According to a New York Times story, Rogers has financial ties to NFL agent Ian Greengross. Court records obtained by The New York Times showed that Rogers and Greengross share a joint bank account under the name “Greengross Athletic Management Enterprises,” which was overdrawn by $11,664 as of last April, and Rogers told ESPNChicago.com in September that Greengross, who has not yet been linked to the Newton investigation, pays him $2,000 a month.
When asked to comment directly about the matter by the Starkville Daily News, both Mississippi State athletic director Scott Stricklin and MSU’s director of compliance Bracky Brett referred to the statement sent out by the university media relations staff.
“We are comfortable that representatives of Mississippi State University’s interests conducted themselves appropriately and in compliance with all NCAA by-laws,” the statement reads. “Mississippi State is committed to operating our athletics programs within the rules of the NCAA and Southeastern Conference, and we expect those affiliated with our program to continue to do the same.”
Auburn head coach Gene Chizik refused to get into specific details but did address the situation Thursday night on his weekly radio show.
“I will say this, very loud and very clear,” Chizik said. “Cameron Newton is eligible at Auburn University. Period. End of story.”
Cameron Newton’s father, Cecil, is the pastor of the Holy Zion Center of Deliverance, a church in Newnan, Ga., not far from College Park, where Cam Newton grew up. He played football at Savannah State.
Over the past year, the city of Newnan officials threatened to demolish it because it did not comply with building codes. Last week The Times-Herald in Newnan reported that the church had completed its work and was in compliance.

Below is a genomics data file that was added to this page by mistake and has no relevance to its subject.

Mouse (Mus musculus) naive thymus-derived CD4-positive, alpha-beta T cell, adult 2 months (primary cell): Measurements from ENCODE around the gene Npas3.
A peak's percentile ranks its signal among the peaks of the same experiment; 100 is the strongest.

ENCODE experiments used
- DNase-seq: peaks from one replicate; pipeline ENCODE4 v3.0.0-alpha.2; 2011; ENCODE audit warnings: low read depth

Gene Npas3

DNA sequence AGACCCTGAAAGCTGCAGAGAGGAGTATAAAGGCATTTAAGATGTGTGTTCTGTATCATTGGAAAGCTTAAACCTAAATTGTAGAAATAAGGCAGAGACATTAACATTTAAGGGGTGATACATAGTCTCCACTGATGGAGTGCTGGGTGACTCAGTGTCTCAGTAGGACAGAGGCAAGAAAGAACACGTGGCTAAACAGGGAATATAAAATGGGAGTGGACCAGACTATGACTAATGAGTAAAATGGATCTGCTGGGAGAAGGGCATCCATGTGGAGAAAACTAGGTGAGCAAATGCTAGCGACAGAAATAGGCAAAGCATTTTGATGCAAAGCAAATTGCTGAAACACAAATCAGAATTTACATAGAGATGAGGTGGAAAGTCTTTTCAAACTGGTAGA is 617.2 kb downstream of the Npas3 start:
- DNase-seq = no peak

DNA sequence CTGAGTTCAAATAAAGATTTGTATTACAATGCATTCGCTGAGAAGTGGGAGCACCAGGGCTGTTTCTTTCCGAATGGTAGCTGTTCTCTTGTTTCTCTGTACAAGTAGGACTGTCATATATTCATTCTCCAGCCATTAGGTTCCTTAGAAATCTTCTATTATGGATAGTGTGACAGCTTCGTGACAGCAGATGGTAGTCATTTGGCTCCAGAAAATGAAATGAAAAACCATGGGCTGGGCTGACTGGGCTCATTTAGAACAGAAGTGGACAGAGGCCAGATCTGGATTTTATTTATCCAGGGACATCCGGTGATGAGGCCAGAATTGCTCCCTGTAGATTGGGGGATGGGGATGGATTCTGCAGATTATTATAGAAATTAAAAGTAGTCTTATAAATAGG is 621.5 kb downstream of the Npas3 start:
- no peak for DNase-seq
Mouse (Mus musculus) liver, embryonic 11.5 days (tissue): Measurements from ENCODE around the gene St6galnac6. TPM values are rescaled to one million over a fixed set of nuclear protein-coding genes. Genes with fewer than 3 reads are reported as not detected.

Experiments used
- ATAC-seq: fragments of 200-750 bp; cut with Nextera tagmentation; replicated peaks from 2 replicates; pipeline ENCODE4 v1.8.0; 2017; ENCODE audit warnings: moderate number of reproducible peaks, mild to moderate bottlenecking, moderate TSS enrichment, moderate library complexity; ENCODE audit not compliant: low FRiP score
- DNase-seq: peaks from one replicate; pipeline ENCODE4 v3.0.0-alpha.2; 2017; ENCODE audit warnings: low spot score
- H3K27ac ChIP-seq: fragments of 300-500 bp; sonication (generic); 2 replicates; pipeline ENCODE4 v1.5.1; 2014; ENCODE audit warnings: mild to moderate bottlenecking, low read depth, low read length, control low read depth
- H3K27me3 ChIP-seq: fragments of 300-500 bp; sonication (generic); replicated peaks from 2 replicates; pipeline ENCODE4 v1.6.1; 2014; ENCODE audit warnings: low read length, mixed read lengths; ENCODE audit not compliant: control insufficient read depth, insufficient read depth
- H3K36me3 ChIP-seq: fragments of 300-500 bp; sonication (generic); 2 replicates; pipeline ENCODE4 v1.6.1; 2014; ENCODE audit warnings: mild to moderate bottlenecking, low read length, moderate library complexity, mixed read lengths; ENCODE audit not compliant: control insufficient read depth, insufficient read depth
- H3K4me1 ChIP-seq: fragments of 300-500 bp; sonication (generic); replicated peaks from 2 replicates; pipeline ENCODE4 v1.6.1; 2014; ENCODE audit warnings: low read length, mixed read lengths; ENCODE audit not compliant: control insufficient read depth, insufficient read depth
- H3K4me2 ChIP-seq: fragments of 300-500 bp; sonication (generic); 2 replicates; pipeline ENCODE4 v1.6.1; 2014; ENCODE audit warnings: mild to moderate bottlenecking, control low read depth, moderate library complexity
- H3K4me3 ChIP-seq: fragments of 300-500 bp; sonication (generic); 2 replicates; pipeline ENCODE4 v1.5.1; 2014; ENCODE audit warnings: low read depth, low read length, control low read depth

According to ESPN.com, the NCAA contacted Cecil Newton about a month ago, requesting financial documents. The elder Newton has already told multiple news outlets that he submitted bank statements and other records related to the church.
“It’s not true,” Cecil Newton told Auburn Undercover, the 247Sports.com affiliate for the Tigers program. “The allegations are completely unfounded, and we’ve retained an attorney. That’s all I can say at this time.”
When interviewed by ESPN.com Thursday at the family’s home in Atlanta, Cecil Newton denied any wrongdoing.
“If Rogers tried to solicit money from Mississippi State, he did it on his own, without our knowledge,” Cecil Newton said.
Cam Newton, who was seen as a likely candidate for Mississippi State after the recruit was seen ringing a cowbell at the end of the 2009 Egg Bowl contest, would eventually in December pick Auburn over Mississippi State and now has the Tigers ranked No. 2 in the Bowl Championship Series standings, No. 2 in the coaches poll and No. 3 in the Associated Press poll.
The 6-foot-6, 250-pound quarterback currently leads the SEC in rushing (1,122 yards), pass efficiency (176.2), scoring (90 points) and is second in total offense (299.4 yards per game).
Newton left the University of Florida for Blinn College, a junior college in Texas, after the 2008 season and in the wake of his being charged with burglary, larceny and obstruction of justice.
Auburn hosts Football Championship Subdivision opponent Chattanooga today for a noon kickoff on Saturday at Jordan-Hare Stadium and AU officials have only stated publicly that Newton will be eligible to play in that contest.